The estimate released Wednesday by the U.S. Fish and Wildlife Service comes a year after the agency designated 1.8 million acres in 28 counties as habitat critical to the frog's survival.
The cost to developers of regulatory delays and of buying land elsewhere to offset projects they are building on frog habitat were among the factors federal officials considered.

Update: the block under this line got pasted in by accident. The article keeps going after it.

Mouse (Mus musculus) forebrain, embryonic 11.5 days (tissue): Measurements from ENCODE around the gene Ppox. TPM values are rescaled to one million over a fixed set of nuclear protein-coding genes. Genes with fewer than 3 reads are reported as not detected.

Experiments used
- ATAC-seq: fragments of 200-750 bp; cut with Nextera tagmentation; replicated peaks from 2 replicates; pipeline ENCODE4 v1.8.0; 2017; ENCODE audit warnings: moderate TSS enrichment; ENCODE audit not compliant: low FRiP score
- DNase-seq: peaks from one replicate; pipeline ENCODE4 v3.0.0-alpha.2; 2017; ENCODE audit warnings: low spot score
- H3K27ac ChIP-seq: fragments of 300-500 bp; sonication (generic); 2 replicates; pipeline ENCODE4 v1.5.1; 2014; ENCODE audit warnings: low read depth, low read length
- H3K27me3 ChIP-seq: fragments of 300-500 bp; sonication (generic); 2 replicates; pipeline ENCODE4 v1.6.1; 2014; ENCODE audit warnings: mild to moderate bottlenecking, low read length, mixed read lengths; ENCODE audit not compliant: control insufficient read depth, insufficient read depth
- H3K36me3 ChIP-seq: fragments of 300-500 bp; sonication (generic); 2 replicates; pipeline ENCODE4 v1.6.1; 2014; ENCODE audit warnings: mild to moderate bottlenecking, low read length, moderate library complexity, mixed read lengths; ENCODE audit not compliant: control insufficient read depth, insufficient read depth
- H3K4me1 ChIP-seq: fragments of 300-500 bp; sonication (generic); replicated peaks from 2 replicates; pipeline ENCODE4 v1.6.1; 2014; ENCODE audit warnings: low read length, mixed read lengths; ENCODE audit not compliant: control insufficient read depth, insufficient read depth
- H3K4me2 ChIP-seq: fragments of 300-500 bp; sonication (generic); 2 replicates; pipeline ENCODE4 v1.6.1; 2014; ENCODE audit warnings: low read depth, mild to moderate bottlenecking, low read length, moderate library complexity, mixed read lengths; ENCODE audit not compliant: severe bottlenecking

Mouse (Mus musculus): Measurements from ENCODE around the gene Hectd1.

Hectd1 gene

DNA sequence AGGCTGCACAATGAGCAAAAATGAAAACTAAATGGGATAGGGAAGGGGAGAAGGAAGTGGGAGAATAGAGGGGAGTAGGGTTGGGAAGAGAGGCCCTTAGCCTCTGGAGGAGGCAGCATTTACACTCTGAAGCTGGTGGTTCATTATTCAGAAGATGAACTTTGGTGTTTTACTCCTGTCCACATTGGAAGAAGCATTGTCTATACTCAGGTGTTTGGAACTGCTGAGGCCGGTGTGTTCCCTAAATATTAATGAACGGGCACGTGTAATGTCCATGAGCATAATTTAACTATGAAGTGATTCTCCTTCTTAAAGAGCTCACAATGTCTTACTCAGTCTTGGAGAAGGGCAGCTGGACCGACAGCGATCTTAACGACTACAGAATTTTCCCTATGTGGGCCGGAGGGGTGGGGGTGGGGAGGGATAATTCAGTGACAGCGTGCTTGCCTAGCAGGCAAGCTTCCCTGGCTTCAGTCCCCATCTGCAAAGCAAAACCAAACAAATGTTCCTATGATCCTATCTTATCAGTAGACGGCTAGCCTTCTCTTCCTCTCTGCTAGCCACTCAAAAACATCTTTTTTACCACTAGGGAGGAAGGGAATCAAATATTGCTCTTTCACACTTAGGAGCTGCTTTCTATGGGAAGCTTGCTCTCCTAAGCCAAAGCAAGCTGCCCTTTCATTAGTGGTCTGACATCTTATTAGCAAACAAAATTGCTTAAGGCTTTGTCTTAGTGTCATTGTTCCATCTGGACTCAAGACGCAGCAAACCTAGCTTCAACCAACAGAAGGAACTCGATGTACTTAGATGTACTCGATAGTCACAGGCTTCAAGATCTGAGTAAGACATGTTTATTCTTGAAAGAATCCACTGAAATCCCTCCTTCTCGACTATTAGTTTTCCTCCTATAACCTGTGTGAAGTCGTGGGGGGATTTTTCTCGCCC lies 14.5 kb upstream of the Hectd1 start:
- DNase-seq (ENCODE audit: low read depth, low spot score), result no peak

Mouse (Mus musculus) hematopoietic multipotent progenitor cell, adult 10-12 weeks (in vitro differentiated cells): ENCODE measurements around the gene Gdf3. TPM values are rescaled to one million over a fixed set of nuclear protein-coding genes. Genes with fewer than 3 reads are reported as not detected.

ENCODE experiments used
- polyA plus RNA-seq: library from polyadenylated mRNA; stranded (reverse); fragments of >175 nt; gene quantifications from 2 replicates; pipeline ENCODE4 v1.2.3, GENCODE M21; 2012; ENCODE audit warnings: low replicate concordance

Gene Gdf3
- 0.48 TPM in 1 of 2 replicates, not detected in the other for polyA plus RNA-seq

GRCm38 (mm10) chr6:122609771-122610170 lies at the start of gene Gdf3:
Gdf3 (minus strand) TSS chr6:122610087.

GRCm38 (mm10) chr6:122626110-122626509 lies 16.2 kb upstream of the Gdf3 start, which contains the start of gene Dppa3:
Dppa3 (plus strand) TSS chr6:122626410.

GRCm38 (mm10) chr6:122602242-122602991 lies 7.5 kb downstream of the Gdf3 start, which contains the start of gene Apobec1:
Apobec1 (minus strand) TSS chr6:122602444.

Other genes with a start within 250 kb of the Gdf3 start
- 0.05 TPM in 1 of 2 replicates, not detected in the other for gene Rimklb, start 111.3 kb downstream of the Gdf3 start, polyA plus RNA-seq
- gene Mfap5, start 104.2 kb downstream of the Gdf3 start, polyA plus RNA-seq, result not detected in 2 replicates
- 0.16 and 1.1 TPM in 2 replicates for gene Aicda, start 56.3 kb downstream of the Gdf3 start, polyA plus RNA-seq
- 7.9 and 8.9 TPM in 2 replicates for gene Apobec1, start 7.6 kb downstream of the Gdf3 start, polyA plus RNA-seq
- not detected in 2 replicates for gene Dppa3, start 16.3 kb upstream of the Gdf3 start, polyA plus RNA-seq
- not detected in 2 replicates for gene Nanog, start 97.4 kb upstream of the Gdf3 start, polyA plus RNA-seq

Al Donner, a spokesman for the federal agency, says developers could save money if they start the regulatory process early.
The frog, the largest species native to the Western U.S., was listed as threatened in 1996.